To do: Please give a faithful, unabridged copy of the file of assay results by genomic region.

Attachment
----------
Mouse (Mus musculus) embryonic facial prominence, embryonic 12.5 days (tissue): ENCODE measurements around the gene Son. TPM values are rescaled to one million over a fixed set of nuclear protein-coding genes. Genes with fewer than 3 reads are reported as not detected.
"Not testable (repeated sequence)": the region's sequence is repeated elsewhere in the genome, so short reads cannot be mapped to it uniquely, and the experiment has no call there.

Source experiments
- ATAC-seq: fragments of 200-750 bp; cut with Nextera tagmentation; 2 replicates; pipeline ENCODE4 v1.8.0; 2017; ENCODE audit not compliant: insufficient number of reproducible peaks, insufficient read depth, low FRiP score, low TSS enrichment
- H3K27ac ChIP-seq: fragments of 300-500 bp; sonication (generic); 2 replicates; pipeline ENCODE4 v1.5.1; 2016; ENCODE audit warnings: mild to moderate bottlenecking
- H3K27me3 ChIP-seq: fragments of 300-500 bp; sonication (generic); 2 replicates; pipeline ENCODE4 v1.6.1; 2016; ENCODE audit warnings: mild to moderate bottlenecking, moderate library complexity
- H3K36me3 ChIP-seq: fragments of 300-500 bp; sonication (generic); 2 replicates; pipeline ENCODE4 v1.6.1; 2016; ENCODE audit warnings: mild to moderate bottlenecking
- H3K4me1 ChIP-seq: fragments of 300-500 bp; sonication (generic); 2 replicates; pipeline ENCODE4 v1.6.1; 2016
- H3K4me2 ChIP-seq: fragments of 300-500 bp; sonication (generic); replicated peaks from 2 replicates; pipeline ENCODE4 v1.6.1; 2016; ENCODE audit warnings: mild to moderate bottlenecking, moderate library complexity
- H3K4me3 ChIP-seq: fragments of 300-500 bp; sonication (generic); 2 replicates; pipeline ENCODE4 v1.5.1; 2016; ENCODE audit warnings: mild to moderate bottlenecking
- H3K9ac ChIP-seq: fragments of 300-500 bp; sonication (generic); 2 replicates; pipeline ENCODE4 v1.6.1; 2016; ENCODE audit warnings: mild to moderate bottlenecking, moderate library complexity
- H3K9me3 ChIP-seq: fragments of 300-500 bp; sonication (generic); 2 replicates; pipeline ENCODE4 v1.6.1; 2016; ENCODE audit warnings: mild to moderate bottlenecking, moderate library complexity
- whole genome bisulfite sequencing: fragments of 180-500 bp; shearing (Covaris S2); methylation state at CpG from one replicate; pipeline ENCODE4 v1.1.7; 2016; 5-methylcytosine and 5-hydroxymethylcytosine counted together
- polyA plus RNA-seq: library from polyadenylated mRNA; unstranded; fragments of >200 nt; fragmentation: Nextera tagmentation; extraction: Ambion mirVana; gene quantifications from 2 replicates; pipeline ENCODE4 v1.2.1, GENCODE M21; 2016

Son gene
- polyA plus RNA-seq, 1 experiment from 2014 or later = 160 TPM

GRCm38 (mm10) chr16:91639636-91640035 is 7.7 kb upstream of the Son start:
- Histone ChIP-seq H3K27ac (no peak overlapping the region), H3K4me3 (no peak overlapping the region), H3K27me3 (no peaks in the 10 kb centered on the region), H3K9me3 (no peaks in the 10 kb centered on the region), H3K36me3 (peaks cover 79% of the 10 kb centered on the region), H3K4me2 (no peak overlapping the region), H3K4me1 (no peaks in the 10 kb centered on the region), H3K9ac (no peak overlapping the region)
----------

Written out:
Mouse (Mus musculus) embryonic facial prominence, embryonic 12.5 days (tissue): ENCODE measurements around the gene Son. TPM values are rescaled to one million over a fixed set of nuclear protein-coding genes. Genes with fewer than 3 reads are reported as not detected.
"Not testable (repeated sequence)": the region's sequence is repeated elsewhere in the genome, so short reads cannot be mapped to it uniquely, and the experiment has no call there.

Source experiments
- ATAC-seq: fragments of 200-750 bp; cut with Nextera tagmentation; 2 replicates; pipeline ENCODE4 v1.8.0; 2017; ENCODE audit not compliant: insufficient number of reproducible peaks, insufficient read depth, low FRiP score, low TSS enrichment
- H3K27ac ChIP-seq: fragments of 300-500 bp; sonication (generic); 2 replicates; pipeline ENCODE4 v1.5.1; 2016; ENCODE audit warnings: mild to moderate bottlenecking
- H3K27me3 ChIP-seq: fragments of 300-500 bp; sonication (generic); 2 replicates; pipeline ENCODE4 v1.6.1; 2016; ENCODE audit warnings: mild to moderate bottlenecking, moderate library complexity
- H3K36me3 ChIP-seq: fragments of 300-500 bp; sonication (generic); 2 replicates; pipeline ENCODE4 v1.6.1; 2016; ENCODE audit warnings: mild to moderate bottlenecking
- H3K4me1 ChIP-seq: fragments of 300-500 bp; sonication (generic); 2 replicates; pipeline ENCODE4 v1.6.1; 2016
- H3K4me2 ChIP-seq: fragments of 300-500 bp; sonication (generic); replicated peaks from 2 replicates; pipeline ENCODE4 v1.6.1; 2016; ENCODE audit warnings: mild to moderate bottlenecking, moderate library complexity
- H3K4me3 ChIP-seq: fragments of 300-500 bp; sonication (generic); 2 replicates; pipeline ENCODE4 v1.5.1; 2016; ENCODE audit warnings: mild to moderate bottlenecking
- H3K9ac ChIP-seq: fragments of 300-500 bp; sonication (generic); 2 replicates; pipeline ENCODE4 v1.6.1; 2016; ENCODE audit warnings: mild to moderate bottlenecking, moderate library complexity
- H3K9me3 ChIP-seq: fragments of 300-500 bp; sonication (generic); 2 replicates; pipeline ENCODE4 v1.6.1; 2016; ENCODE audit warnings: mild to moderate bottlenecking, moderate library complexity
- whole genome bisulfite sequencing: fragments of 180-500 bp; shearing (Covaris S2); methylation state at CpG from one replicate; pipeline ENCODE4 v1.1.7; 2016; 5-methylcytosine and 5-hydroxymethylcytosine counted together
- polyA plus RNA-seq: library from polyadenylated mRNA; unstranded; fragments of >200 nt; fragmentation: Nextera tagmentation; extraction: Ambion mirVana; gene quantifications from 2 replicates; pipeline ENCODE4 v1.2.1, GENCODE M21; 2016

Son gene
- polyA plus RNA-seq, 1 experiment from 2014 or later = 160 TPM

GRCm38 (mm10) chr16:91639636-91640035 is 7.7 kb upstream of the Son start:
- Histone ChIP-seq H3K27ac (no peak overlapping the region), H3K4me3 (no peak overlapping the region), H3K27me3 (no peaks in the 10 kb centered on the region), H3K9me3 (no peaks in the 10 kb centered on the region), H3K36me3 (peaks cover 79% of the 10 kb centered on the region), H3K4me2 (no peak overlapping the region), H3K4me1 (no peaks in the 10 kb centered on the region), H3K9ac (no peak overlapping the region)